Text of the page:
Sibylle Riqueti de Mirabeau

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Sibylle Gabrielle Marie Antoinette Riqueti de Mirabeau.

Sibylle Aimée Marie-Antoinette Gabrielle de Riquetti de Mirabeau, Comtesse de Martel de Janville (16 August 1849 – 28 June 1932) was a French writer who wrote under the pseudonym GYP.[1]

She was born at the château de Coëtsal near Plumergat, in the département of the Morbihan, in Brittany, her father, Joseph-Arundel de Riquetti, comte de Mirabeau, 1820–1860, being the great-grandson of Victor de Riquetti, marquis de Mirabeau (Mirabeau Père), noted 18th century economist, and grandnephew of Honoré Mirabeau the celebrated revolutionary orator. In view of her later opinions, it is interesting to remember that Sibylle was actually descended from Octave Mirabeau's royalist younger brother, André-Boniface-Louis de Riquetti, vicomte de Mirabeau, (1754–1792) known as Mirabeau-Tonneau because of his notorious embonpoint, who famously broke his sword in front of France's Revolutionary Assembly (where he represented the nobility of the Limousin) while bitterly crying out: "now that The King is giving up his kingdom, a nobleman no longer needs a sword to fight for him!"

Although, in her memoires, "Gyp" stated that she had been born on August 15, which happens to have been Napoleon Bonaparte's birthday, her birth certificate reads "morning of August 16, 1849", according to her biographer, W. Z. Silvermann. At her father's request, the name on her birth certificate was revised to read "Sibylle Aimée Marie Antoinette Gabrielle".

Sibylle's mother, the comtesse de Mirabeau, née de Gonneville (1827–1903) was also a writer, who contributed to Le Figaro. In 1869, Sibylle married count Roger de Martel de Janville, by whom she had three children.

GYP wrote humorous sketches and novels which brazenly denounced her own fashionable society as well as the French republic's political class. She hated republicanism, populist democracy, and party shenanigans; supported Boulanger; and was a fanatical anti-Semite & anti-Dreyfusard; in fact, while testifying at a court case in 1899 she gave her profession as "anti-Semite" rather than "writer". She began with some articles in La Vie parisienne in February 1877, then in La Revue des Deux Mondes. Starting in 1880, she began to publish in book form, under the pseudonym of Gyp, a total of more than 120 works, many highly successful: Petit Bob, (1882), Les Chasseurs, Un trio turbulent, Autour du mariage (1883), Ce que femme veut (1883), Sans voiles (1885), Autour du divorce (1886), Dans le train (1886), Mademoiselle Loulou (1888), Bob au salon (1889), L'éducation d'un prince (1890), Passionette (1891), Oh! la grande vie (1891), Une Election à Tigre-sur-mer (1890), based on Gyp's experience supporting a boulangiste candidate, Marriage civil (1892), Ces bons docteurs (1892) De haut en bas (1893), Le Mariage de Chiffon (1894), Leurs âmes (1895), Le Cœur d'Ariane (1895), Le Bonheur de Ginette (1896), Totote (1897), Lune de miel (1898), Israel (1898), L'Entrevue (1899), Le Pays des champs (1900), Trop de chic (1900), Le Friquet (1901), La Fée (1902), Un Mariage chic (1903), Un Ménage dernier cri (1903), Maman (1904), Le Cœur de Pierrette (1905), Les Flanchards (1917), Souvenirs d'une petite fille (1927–1928), etc.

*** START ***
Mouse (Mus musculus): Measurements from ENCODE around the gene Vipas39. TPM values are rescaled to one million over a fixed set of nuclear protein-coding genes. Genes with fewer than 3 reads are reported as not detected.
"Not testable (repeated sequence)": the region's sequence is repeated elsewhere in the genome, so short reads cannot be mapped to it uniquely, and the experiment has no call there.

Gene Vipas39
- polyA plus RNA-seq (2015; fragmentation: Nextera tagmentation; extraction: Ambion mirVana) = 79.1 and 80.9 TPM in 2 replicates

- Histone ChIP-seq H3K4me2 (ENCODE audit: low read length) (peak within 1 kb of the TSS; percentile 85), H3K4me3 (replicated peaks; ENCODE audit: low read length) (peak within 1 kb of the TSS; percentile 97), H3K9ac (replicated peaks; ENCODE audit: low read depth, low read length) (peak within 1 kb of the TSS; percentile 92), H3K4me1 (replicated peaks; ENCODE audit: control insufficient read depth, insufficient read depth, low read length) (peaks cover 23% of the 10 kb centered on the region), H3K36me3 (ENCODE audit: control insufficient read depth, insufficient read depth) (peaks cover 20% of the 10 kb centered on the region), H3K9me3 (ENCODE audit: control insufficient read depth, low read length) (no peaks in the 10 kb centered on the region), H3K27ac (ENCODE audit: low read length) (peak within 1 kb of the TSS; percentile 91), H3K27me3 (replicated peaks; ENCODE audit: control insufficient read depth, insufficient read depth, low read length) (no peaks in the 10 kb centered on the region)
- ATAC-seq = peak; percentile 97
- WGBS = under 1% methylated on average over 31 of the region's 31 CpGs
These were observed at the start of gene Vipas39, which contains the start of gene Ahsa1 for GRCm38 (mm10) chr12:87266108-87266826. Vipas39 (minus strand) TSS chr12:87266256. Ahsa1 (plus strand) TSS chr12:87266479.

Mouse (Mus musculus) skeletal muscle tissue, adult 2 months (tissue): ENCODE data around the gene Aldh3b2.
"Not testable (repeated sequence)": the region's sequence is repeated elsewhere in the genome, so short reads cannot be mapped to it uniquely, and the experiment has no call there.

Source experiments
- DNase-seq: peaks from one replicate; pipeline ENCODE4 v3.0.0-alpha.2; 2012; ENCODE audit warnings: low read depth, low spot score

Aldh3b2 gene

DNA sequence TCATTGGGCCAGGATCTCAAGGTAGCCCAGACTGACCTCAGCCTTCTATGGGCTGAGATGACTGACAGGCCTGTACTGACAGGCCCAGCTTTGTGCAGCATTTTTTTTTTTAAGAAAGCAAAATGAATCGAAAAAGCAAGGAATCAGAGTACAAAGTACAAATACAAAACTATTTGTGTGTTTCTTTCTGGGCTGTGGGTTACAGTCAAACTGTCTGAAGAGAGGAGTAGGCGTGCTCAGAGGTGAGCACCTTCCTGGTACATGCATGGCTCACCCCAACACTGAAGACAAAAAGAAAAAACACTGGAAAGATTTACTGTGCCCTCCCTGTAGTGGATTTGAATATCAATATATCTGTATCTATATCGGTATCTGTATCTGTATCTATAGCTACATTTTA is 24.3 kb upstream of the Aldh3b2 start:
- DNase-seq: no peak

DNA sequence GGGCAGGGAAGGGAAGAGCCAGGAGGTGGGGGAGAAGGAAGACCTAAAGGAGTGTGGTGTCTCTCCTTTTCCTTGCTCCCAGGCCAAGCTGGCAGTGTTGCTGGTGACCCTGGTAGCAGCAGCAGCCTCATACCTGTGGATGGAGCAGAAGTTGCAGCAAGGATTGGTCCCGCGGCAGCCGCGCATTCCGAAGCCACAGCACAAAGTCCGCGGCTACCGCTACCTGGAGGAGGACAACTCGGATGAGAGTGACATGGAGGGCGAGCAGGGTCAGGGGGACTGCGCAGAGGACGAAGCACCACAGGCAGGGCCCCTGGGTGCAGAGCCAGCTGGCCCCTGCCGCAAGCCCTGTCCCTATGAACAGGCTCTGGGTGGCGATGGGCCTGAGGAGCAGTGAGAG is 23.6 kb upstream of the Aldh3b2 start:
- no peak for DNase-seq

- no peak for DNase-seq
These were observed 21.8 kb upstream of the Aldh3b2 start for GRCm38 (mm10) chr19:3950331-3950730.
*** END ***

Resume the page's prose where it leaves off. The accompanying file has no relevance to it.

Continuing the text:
Her best-known work is probably Le Mariage de Chiffon, filmed in 1942 by Claude Autant-Lara.

Because of her unpopular opinions, the comtesse was the victim of several attempts on her life as well as of a sensational kidnapping.

GYP, self-styled "last of the Mirabeaus", died at Neuilly-sur-Seine on 28 June 1932.

References[edit]

  1. ^ James Phelan, Peter J. Rabinowitz (2005). A Companion to Narrative Theory. Blackwell Publishing. ISBN 1-4051-1476-2. 

Further reading[edit]

  • Silvermann, Willa Z. (1995) The Notorious Life of Gyp - Right-Wing Anarchist in Fin-de-Siècle France. Oxford University Press, ISBN 978-0-19-508754-3